WEDNESDAY, Nov. 7, 2007 (HealthDay News) -- Exercise boosts the number of progenitor cells in people with heart failure, and those cells in turn repair and rebuild weakened muscle and blood vessels, researchers report.
According to two studies that were to be presented Wednesday at the American Heart Association annual meeting in Orlando, Fla., that response can dramatically enhance patients' ability to move and work out.
"Both studies point to the beneficial effect of exercise on patients with heart failure," said Dr. Sidney Smith, past president of the American Heart Association and director of the Center for Cardiovascular Science and Medicine at the University of North Carolina School of Medicine.
"These observations provide some understanding into the mechanisms which [make exercise helpful]," Smith said.
More than 5 million people in the United States have heart failure, a condition that affects the heart's ability to pump blood throughout the body.
However, researchers are beginning to understand that heart failure woes come not only from this pumping disorder but from changes in the legs and other parts of the body.
"The muscle of the leg starts to shrink, so there is less muscle mass," explained Dr. Axel Linke, a co-author on both studies and assistant professor of medicine at the University of Leipzig in Germany. "The endothelium and the vessels supplying blood to the muscles deteriorate, so they are less flexible, elasticity is reduced," he said. The endothelium is a layer of cells that lines blood vessels.
However, exercise opens up the vessels and improves their flexibility and elasticity.
In the first study, investigators looked at whether exercise training could activate progenitor cells -- immature cells that can divide into other cells and help repair tissue.
Fifty men with moderate-to-severe heart failure were randomized to receive either six months of exercise training under the supervision of a physician, or to be sent to a control group that remained inactive.
Exercise consisted of riding a stationary bicycle at least 30 minutes a day (usually in two sessions).
At the end of six months, biopsies of the patients' thigh quadriceps revealed that the number of progenitor cells in the exercise group increased by 109 percent, progenitor cells turning into muscle cells increased by 166 percent, and progenitor cells actively dividing to form new cells and repair damage to the muscle increased sixfold.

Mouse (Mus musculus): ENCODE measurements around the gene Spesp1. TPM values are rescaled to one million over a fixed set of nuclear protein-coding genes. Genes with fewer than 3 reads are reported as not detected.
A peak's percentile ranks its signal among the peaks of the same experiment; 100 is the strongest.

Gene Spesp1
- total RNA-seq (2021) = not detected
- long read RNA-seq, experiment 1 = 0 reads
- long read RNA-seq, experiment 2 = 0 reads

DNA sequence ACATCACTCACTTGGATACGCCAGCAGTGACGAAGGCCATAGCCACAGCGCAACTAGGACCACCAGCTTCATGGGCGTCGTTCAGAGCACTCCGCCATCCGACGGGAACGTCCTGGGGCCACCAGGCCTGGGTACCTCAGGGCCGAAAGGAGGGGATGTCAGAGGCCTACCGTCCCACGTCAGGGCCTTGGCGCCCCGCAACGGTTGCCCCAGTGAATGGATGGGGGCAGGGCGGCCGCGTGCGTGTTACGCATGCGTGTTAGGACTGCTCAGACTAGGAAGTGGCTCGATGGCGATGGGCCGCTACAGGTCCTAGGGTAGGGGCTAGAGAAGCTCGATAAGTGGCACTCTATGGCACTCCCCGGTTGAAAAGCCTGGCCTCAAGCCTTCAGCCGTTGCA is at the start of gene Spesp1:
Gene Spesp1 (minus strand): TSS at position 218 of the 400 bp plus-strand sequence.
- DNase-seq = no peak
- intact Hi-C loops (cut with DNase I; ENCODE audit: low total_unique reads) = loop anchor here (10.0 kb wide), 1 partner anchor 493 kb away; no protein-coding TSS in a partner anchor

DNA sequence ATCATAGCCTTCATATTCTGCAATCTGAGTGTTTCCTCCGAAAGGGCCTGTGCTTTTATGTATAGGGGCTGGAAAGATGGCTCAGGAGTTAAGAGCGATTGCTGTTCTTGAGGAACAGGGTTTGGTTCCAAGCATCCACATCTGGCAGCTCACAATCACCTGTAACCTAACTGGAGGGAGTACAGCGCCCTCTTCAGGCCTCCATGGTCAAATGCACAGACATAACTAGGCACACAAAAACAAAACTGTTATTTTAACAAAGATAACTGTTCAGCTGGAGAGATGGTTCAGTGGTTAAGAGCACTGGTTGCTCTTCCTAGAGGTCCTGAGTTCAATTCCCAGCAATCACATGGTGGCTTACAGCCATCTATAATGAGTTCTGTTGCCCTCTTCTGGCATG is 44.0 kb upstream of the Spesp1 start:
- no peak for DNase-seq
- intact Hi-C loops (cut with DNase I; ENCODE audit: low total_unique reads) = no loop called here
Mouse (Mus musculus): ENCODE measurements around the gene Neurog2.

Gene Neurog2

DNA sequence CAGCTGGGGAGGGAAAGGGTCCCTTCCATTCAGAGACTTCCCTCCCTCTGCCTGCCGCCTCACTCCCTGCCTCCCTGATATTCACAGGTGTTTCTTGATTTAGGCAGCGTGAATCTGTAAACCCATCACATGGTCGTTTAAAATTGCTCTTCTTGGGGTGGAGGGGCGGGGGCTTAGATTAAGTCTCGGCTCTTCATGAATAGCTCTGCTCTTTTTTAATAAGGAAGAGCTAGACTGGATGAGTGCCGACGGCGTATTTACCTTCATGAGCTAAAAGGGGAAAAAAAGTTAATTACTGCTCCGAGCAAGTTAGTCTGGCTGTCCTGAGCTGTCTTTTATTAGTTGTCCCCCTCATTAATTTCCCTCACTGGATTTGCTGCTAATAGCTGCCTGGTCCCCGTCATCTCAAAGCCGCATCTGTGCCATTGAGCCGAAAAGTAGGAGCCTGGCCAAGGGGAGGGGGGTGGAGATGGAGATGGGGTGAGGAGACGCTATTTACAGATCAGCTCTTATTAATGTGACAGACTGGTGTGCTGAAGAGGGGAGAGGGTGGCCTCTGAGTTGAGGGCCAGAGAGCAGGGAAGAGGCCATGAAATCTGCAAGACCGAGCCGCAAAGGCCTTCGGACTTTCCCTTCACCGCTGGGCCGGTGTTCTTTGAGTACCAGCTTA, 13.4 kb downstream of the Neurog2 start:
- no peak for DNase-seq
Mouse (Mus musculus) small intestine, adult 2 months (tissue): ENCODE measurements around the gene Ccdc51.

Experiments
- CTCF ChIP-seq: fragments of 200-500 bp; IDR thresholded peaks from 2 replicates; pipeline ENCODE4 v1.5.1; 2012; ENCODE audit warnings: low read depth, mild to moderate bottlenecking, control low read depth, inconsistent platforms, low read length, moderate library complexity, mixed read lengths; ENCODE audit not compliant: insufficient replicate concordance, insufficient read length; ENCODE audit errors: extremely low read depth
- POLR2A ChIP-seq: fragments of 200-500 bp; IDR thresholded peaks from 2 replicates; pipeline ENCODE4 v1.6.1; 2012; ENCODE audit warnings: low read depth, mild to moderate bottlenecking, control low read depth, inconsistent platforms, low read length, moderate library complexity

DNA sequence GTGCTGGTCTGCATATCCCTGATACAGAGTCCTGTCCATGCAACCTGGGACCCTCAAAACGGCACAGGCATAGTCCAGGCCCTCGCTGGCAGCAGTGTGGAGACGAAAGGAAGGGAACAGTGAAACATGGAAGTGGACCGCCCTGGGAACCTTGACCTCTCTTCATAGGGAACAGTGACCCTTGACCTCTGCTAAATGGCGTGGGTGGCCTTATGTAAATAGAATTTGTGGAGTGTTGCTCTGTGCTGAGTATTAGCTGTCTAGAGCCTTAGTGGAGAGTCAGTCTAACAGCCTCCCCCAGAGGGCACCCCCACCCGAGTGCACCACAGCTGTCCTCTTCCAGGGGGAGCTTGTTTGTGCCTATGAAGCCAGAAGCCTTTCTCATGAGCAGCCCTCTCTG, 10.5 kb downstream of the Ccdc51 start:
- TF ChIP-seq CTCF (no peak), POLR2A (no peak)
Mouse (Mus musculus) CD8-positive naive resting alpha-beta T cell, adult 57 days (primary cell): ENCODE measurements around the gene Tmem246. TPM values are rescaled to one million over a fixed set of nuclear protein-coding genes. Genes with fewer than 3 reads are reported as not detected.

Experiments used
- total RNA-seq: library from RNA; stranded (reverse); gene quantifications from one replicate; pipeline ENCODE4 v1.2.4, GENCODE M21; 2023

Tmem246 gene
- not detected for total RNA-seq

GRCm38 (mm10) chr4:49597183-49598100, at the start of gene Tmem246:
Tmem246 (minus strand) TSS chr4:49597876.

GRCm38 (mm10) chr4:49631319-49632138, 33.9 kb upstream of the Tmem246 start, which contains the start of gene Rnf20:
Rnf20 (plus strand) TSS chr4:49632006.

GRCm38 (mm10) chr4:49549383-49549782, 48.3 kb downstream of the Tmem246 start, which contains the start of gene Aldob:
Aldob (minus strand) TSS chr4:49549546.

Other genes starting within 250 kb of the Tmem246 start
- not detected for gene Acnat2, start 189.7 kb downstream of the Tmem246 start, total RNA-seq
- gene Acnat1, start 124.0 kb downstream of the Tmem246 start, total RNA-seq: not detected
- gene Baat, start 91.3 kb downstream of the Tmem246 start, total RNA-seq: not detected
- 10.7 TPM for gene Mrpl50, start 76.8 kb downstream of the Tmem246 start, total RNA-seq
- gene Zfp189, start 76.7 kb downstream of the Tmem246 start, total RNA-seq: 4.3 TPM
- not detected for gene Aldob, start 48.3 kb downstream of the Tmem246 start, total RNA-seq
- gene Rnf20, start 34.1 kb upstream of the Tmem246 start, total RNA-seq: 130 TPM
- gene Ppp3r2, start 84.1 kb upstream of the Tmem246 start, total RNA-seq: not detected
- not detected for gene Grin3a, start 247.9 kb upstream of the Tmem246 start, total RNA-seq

For the second study, 37 men with severe heart failure were randomly assigned to receive three months of exercise or to remain inactive.
The exercisers experienced dramatic changes: Circulating progenitor cells increased 47 percent, progenitor cells beginning to mature into endothelial cells increased almost 200 percent, and the density of capillaries in skeletal tissue increased 17 percent. There were no changes in the control group.
When they began, the exercising patients had peak oxygen uptake in the range of other patients needing heart transplants. But regular exercise was linked to an average 35 percent increase in exercise capacity, giving the men about 75 percent of the capacity seen in healthy people of the same age.
"Your heart is like an engine with six cylinders, and when we started the exercise program in those patients, about 3.5 cylinders were just not working," Linke explained. "After three to six months of exercise training, two of the cylinders started working again."
"It's a tremendous improvement, and no medication is able to do it," he noted.
But patients with heart failure should only embark on an exercise regimen under the supervision of a physician, Linke added.
"We recommend exercise once a day for up to 20 minutes five days a week for patients with heart failure, but clearly an exercise program should be initiated in in-hospital conditions or an outpatient setting, because you never know how an individual patient might react to initiation of a training program," he explained.
For more on exercise and fitness, head to the American Heart Association.